War of the Rebellion: Serial 033 Page 1126 MO., ARK., KANS., IND. T., AND DEPT. N. W. Chapter XXXIV

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contemplated, they have agreed with me in reference to its effect upon the health of the troops under your command, and I therefore deem it strictly my duty to advise with you in reference to it, so that you may properly represent the matter to the division commander.

We have been in this camp ten weeks, and, on account of the scarcity of tools, it has taken us eight weeks to prepare comfortable quarters. Were we to move at this time we would lose the benefit of our labors, and it would be the 1st of March before we could get suitable quarters prepared in a new camp, at which time the spring campaign will surely commence. The men are poorly, very poorly, supplied with blankets and tents, and from their cabins to out-of-doors would be a very great change. The weather will be for the next two months very wet and cool, which, in conjunction with the change in sleeping, will inevitably produce a large amount of sickness, principally pneumonia and typhoid fever, the two fell scourges of the army. Our general hospital accommodations and supplies of medicines are very limited, and we are not prepared to meet the demands of much sickness. We must use prophylactic and hygienic measures to preserve the health of our army, and not attempt to cure men who are made sick by improper management.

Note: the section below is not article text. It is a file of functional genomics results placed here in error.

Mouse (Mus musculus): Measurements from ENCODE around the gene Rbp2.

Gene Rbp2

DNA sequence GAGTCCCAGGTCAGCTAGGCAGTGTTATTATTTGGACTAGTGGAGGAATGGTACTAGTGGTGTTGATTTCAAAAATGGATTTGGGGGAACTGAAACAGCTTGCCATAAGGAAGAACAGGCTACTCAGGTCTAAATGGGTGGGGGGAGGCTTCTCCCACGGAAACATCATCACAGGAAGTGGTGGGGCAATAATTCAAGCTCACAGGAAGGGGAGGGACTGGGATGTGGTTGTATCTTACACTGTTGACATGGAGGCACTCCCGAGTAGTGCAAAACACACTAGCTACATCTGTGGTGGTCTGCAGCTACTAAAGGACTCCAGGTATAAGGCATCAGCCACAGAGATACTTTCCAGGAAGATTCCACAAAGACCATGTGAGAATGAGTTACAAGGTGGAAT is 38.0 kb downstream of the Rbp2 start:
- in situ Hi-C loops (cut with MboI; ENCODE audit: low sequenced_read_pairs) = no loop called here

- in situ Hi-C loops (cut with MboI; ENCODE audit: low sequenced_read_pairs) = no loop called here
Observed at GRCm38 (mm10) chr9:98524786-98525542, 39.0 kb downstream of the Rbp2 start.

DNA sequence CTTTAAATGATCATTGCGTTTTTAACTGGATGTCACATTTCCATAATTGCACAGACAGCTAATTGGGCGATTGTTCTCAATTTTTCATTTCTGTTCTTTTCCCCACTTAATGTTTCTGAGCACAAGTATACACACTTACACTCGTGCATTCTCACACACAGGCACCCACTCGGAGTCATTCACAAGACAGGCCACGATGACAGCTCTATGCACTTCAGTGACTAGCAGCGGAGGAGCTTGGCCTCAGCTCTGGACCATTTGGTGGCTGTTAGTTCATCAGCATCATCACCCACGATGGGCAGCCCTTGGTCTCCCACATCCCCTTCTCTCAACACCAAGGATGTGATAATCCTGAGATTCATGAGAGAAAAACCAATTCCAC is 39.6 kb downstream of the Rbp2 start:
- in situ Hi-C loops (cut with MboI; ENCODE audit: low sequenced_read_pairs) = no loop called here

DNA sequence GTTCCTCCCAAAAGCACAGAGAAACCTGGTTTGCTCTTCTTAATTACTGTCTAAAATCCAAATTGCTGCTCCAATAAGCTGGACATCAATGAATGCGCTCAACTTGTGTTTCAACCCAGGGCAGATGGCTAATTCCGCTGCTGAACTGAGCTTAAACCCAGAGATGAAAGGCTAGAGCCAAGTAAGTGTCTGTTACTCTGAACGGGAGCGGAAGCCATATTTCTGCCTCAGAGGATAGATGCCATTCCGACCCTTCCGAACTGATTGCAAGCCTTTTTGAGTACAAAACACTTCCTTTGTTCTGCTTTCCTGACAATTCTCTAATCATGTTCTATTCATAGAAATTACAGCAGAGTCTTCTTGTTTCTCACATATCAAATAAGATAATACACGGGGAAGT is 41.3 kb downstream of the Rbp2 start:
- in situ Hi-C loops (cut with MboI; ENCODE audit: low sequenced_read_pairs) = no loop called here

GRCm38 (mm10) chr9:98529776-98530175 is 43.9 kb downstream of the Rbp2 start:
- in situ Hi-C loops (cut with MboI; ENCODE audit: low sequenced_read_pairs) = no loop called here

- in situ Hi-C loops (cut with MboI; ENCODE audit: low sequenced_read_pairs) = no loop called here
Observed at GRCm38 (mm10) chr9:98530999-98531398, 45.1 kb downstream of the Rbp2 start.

If this move is made it is the honest conviction of our medical officers that may, very many, valuable lives will thereby be sacrificed; and in the spring, when you may wish healthy, cheerful men to enter upon active duties, you will find them crowding your hospitals and invalids in camp. Our health is remarkably good at this time in the entire brigade; only 46 reported unfit for duty, and the diseases are of a very mild character.

Your quartermaster informs me that he can easily forage and ration the brigade at this camp during the winter, and even should we be completed to transport these things for some distance, would it not be better to sacrifice a few mules than a large number of men?

I am, very respectfully, &c.,


Senior Surgeon, Fourth Brigade.



December 30, 1863.

Respectfully forwarded. The opinions expressed by Surgeon Herndon are fully coincided in by me.


Colonel, Commanding Brigade.


Camden, January 4, 1864.

Respectfully returned to Major-General Price, who will make arrangements for the subsistence of his troops in their present camp as long as possible. He is authorized to send his artillery horses and such part of his transportation as can be spared to the neighborhood of Lewisville, or such other nearer point as he may deem advisable, where they can be foraged; as also to make any other arrangement that he may consider necessary, being always certain that he can recall his transportation and artillery horses in forty-eight hours at furthest.

By command of Lieutenant-General Holmes:


Lieutenant-Colonel and Assistant Adjutant-General.